Thursday, February 20, 2014

NEWS: 4,600-Year-Old Egyptian Pyramid

Sakkara Step pyramid as a sample for what was discovered 
Decades before the great pyramids at Giza took shape, a modest stepped pyramid arose at a site now known as Edfu. Archaeologists from the University of Chicago have been studying the 4,600-year-old stone structure since 2010, gathering information about its purpose and attempting to protect it from modern encroachment.

Contrary to many news reports this week, this is not a new discovery. In fact, the pyramid's existence has been known since at least 1894. The archaeologists involved in the recent research declined to comment on their work. Because it is ongoing, "the archeologists don't feel comfortable giving media interviews about the project at this time," a university spokesperson wrote in an e-mail. But the university and the American Research Center in Egypt have published a number of reports as work on the pyramid has progressed. Here's what's known, and what has been discovered over the past few years.

The Edfu pyramid is located about 500 miles (800 kilometers) south of the Egyptian capital of Cairo. Until the recent archaeological excavations began, it wore a shroud of sand that had accumulated for many centuries. The structure is one of several identical pyramids built at about the same time in early provincial centers in southern Egypt—Seila in the Fayum, Zawiet el-Meitin, Abydos, Naqada, Hierakonpolis, and Elephantine near Aswan.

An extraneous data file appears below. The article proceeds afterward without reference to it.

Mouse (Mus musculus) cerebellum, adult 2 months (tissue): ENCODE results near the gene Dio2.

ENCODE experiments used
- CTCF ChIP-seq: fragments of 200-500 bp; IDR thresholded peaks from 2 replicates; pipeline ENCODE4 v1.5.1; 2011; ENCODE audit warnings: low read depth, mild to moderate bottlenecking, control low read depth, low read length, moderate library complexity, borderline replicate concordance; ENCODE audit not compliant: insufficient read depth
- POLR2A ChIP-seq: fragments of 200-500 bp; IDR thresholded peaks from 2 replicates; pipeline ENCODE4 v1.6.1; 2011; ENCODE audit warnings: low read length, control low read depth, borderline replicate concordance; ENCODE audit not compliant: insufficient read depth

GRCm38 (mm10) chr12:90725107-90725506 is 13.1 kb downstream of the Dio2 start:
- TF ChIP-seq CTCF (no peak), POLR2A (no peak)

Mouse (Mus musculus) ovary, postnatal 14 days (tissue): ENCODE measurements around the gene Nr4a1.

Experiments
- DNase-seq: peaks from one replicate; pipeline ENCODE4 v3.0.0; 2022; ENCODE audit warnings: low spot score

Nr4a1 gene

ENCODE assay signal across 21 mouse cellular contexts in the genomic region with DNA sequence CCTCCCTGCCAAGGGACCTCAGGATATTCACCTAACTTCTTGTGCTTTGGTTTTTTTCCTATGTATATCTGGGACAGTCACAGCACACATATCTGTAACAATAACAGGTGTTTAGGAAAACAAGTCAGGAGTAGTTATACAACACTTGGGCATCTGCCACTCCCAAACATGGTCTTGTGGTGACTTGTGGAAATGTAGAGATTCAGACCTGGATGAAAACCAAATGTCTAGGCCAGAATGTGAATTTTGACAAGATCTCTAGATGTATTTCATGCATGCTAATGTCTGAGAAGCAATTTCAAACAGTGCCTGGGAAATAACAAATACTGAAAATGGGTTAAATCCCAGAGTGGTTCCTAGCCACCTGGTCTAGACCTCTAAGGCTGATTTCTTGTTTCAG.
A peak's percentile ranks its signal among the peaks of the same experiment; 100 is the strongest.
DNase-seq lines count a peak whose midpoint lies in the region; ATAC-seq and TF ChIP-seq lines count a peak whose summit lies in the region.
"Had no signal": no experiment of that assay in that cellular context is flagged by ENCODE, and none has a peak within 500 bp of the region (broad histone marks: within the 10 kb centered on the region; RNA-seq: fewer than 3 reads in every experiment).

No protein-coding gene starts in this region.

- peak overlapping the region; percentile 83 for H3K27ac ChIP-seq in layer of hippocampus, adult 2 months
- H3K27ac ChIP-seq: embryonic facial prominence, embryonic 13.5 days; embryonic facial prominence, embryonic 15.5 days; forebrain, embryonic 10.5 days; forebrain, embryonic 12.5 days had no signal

First, the Edfu pyramid and its six counterparts were likely symbols of royal power. The king ruled from Memphis, near modern Cairo. These engineered mounds of stone would have served to remind people in the provinces who was really in charge of their lives, and that Egypt was a unified political state. Second, the provincial pyramids may have been places where people worshipped the king, who was believed to be a living god.
For more Info: National Geography 

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